Jun 5, 2015

Channel Surfing: Sense8 - "Limbic Resonance"

Welcome to a new column called Channel Surfing, in which I sporadically look at current TV shows and talk about them. These are not ones that I care to write weekly recaps for and are instead reflections either on the episode, the series, or particular moments. This will hopefully help to share personal opinions as well as discover entertainment on the outer pantheon that I feel is well worth checking out, or in some cases, shows that are weird enough to talk about, but should never be seen.
While mainstream audiences may have tired of Andy and Lana Wachowski's film style, there is something to their goals. Having garnered success with The Matrix, the siblings have been renegade filmmakers who have pushed boundaries with their own philosophical bent that also incorporates cultural diversity on a scale that no other director is doing. With Cloud Atlas, they took their high concept to new places and across centuries, believing that everything is in fact connected, whether through a musical sample or a relative. It seems like this is the basis for their first foray into TV series culture with the new Netflix series Sense8.
Teaming up with Babylon 5 creator J. Michael Straczynski, the duo are setting out to make a show on an unprecedented scale. If Cloud Atlas was appealing because of how it connected every detail, then Sense8 promises to take it to new playing fields. In the opening episode alone, there's a journey across many continents and of many descents, beliefs, and sexuality that are at play. It takes a note from The Leftovers and almost exists solely to establish characters without much focus on the actual plot, which at best comes across as a vague transition device.
Upon the death of a woman, eight individuals are able to see into each other's lives. This doesn't simply mean that they can have out of body experiences. Their worlds bleed together and a gun shot on one side of the globe can startle a woman sitting in her office somewhere else. The general formalities is a lot to take in for the first episode and there's a strong chance that some of them aren't as interesting as they are likely to be. 
However, what the Wachowskis continue to do better than anyone else is capturing a wide array of voices and talent. Where shows like American Crime use racial diversity to harp on familiar territory, it at least feels like Sense8 is going to discuss larger themes in less jarring ways. For starters, there's a telepathic mystery at the core that will hopefully be explored by the season's end. There are unifying factors that even the LGBT progressive Orange is the New Black is unable to achieve simply by its limited setting. Sense8 has high ambitions and plans to capture almost every experience known to contemporary man into 12 episodes.
This is where things become sketchy, yet is the inevitable hook. While late 90's directors like M. Night Shyamalan are making series with twists (Wayward Pines), those shows feel rooted in the gimmick. While the Wachowskis produce arguably very uneven work, it is hard not to admire their efforts. In this case, an attempt to make the most progressive sci-fi show since Star Trek isn't too bad of a feat. They are on Netflix, where their risque moves can be uncensored. There's scenes of lesbian sex and promises of live births to come. The whole thing basically sounds insane and even if the journey fails, there's a chance that this continental hopping series will pan out in some fashion. If not, it still remains fascinating that these two are given hundreds of millions to produce content that rarely makes a large profit. It could just be how singular their voice is and their inability to make conventional programming.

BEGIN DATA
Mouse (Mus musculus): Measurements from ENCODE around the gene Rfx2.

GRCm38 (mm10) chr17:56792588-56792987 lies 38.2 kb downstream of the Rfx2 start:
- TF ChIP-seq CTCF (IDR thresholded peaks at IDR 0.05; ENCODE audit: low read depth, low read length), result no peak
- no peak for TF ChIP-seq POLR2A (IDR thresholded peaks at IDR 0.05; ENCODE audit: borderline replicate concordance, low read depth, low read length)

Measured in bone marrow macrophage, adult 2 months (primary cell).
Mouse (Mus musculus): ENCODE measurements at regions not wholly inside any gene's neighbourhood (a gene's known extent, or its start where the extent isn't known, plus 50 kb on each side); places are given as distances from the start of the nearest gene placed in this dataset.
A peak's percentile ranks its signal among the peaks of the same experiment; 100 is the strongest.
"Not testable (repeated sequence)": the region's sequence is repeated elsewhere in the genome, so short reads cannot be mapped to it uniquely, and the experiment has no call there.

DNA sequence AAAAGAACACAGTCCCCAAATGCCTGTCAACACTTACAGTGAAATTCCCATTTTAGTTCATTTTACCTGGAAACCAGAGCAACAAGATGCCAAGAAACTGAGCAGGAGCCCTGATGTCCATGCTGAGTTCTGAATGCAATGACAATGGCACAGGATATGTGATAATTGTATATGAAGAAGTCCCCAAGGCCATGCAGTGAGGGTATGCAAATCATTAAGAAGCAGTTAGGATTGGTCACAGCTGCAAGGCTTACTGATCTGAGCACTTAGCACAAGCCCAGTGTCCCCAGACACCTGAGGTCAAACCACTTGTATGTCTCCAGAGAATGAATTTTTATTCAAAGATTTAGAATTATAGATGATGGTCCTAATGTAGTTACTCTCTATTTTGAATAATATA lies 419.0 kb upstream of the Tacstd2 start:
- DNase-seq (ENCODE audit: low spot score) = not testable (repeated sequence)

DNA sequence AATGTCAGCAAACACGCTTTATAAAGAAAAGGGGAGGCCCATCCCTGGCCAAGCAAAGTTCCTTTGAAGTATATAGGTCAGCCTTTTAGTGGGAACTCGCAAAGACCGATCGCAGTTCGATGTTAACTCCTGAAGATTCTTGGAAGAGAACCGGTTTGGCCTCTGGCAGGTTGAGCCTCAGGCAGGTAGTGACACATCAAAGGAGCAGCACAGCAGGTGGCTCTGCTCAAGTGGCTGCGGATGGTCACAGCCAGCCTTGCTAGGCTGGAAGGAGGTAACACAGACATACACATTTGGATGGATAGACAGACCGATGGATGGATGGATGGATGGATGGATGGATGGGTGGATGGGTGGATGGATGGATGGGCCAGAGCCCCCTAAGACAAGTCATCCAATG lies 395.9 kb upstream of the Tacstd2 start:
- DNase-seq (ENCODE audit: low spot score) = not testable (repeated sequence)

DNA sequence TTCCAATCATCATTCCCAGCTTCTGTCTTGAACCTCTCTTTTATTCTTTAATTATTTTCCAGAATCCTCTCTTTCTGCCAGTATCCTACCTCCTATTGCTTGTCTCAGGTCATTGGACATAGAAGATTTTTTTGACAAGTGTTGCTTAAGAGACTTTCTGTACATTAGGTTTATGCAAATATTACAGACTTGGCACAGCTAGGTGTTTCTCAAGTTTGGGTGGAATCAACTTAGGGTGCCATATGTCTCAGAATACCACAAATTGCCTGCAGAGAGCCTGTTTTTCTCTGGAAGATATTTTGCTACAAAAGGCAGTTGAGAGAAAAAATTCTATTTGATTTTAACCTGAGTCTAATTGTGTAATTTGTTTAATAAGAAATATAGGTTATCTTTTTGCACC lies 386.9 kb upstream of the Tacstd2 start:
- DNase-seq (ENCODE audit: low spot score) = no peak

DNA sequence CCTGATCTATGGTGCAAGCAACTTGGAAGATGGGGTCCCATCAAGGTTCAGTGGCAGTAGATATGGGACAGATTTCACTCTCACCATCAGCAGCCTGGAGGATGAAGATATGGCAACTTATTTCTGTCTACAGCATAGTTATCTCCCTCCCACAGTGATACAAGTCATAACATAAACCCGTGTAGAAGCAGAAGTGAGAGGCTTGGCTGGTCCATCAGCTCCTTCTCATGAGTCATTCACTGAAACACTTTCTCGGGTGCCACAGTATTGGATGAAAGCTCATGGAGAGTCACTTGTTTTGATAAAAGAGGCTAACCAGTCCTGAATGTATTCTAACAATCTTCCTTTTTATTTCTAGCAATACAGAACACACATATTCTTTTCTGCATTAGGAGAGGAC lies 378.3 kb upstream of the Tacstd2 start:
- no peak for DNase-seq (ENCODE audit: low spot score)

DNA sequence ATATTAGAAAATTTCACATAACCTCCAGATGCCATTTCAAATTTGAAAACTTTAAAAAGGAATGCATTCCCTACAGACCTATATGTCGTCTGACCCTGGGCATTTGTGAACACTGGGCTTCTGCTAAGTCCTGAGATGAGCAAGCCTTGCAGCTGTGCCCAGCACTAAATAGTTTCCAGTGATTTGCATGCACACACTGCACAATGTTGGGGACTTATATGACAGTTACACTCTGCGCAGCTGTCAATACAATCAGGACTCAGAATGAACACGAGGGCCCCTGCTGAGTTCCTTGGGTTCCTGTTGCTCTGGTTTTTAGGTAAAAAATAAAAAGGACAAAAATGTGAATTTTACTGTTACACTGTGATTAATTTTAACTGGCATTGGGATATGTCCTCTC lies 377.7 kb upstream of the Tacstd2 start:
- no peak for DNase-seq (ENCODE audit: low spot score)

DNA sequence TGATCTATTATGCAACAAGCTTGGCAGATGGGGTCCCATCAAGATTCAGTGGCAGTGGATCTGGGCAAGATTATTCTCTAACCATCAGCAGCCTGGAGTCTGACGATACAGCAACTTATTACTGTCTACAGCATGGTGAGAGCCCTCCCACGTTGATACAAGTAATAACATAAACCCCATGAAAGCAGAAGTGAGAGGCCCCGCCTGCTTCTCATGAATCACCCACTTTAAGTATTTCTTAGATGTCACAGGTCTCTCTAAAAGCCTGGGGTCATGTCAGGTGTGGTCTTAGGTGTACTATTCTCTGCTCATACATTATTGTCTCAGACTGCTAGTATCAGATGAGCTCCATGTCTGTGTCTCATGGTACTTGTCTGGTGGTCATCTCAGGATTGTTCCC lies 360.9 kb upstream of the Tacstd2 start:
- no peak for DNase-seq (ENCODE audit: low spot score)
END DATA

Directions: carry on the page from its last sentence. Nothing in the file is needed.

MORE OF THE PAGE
Sense8 is a tough show to recommend based on only an episode's viewing. Where most pilots give a sense of what's to come, we barely scratch the surface after 66 minutes. There has yet to be a reason to root for anyone. We have some crazy ideas, but considering how notoriously maligned The Matrix sequels were, it may be a hard sell to convince viewers to hop on board their high concept train. While I personally am not a giant fan of their work, I do like to support them because they do provide something venturing into creative more often than not. With a show that strives for equal representation - and MEANS it - this feels like something that could be a big deal.
Sense8 isn't an easy show to pick up and watch one episode of. If anything, there's more questions than answers. While this is inevitably a good thing, the lack of convenience does have its turn offs and it is doubtful that this show will be on par in terms of acclaim as Netflix's other big 2015 Freshmen Daredevil and Unbreakable Kimmy Schmidt. Yet it just has so much intrigue underneath the collar that I can't write it off yet. Maybe the Wachowskis were destined for serialized TV and we didn't know it. We'll just have to watch the rest to see if that's true.

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